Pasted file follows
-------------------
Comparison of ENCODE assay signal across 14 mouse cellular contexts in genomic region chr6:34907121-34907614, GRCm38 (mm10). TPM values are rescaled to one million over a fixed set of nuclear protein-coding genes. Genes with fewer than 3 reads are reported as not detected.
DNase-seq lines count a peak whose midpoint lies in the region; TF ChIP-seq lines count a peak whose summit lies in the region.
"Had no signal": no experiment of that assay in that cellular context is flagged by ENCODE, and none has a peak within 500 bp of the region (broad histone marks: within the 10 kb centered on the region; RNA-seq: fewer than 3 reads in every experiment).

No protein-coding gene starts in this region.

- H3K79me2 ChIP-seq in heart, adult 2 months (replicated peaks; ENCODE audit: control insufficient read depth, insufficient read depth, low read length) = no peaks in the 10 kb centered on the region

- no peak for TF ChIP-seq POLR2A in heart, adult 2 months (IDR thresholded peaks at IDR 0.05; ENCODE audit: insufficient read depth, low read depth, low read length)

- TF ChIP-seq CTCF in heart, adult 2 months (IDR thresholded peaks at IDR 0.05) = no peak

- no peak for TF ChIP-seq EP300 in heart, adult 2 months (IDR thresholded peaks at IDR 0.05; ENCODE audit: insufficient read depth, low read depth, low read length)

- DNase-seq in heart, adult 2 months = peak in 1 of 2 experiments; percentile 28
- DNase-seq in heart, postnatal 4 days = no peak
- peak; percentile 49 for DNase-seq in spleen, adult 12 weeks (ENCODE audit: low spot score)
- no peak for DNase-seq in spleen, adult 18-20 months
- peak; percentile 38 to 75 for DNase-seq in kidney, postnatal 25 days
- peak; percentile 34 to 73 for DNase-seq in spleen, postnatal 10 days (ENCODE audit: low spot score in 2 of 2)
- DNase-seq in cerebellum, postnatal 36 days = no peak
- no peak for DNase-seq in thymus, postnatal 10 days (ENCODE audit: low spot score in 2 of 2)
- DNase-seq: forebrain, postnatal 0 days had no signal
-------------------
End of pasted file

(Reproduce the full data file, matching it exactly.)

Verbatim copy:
Comparison of ENCODE assay signal across 14 mouse cellular contexts in genomic region chr6:34907121-34907614, GRCm38 (mm10). TPM values are rescaled to one million over a fixed set of nuclear protein-coding genes. Genes with fewer than 3 reads are reported as not detected.
DNase-seq lines count a peak whose midpoint lies in the region; TF ChIP-seq lines count a peak whose summit lies in the region.
"Had no signal": no experiment of that assay in that cellular context is flagged by ENCODE, and none has a peak within 500 bp of the region (broad histone marks: within the 10 kb centered on the region; RNA-seq: fewer than 3 reads in every experiment).

No protein-coding gene starts in this region.

- H3K79me2 ChIP-seq in heart, adult 2 months (replicated peaks; ENCODE audit: control insufficient read depth, insufficient read depth, low read length) = no peaks in the 10 kb centered on the region

- no peak for TF ChIP-seq POLR2A in heart, adult 2 months (IDR thresholded peaks at IDR 0.05; ENCODE audit: insufficient read depth, low read depth, low read length)

- TF ChIP-seq CTCF in heart, adult 2 months (IDR thresholded peaks at IDR 0.05) = no peak

- no peak for TF ChIP-seq EP300 in heart, adult 2 months (IDR thresholded peaks at IDR 0.05; ENCODE audit: insufficient read depth, low read depth, low read length)

- DNase-seq in heart, adult 2 months = peak in 1 of 2 experiments; percentile 28
- DNase-seq in heart, postnatal 4 days = no peak
- peak; percentile 49 for DNase-seq in spleen, adult 12 weeks (ENCODE audit: low spot score)
- no peak for DNase-seq in spleen, adult 18-20 months
- peak; percentile 38 to 75 for DNase-seq in kidney, postnatal 25 days
- peak; percentile 34 to 73 for DNase-seq in spleen, postnatal 10 days (ENCODE audit: low spot score in 2 of 2)
- DNase-seq in cerebellum, postnatal 36 days = no peak
- no peak for DNase-seq in thymus, postnatal 10 days (ENCODE audit: low spot score in 2 of 2)
- DNase-seq: forebrain, postnatal 0 days had no signal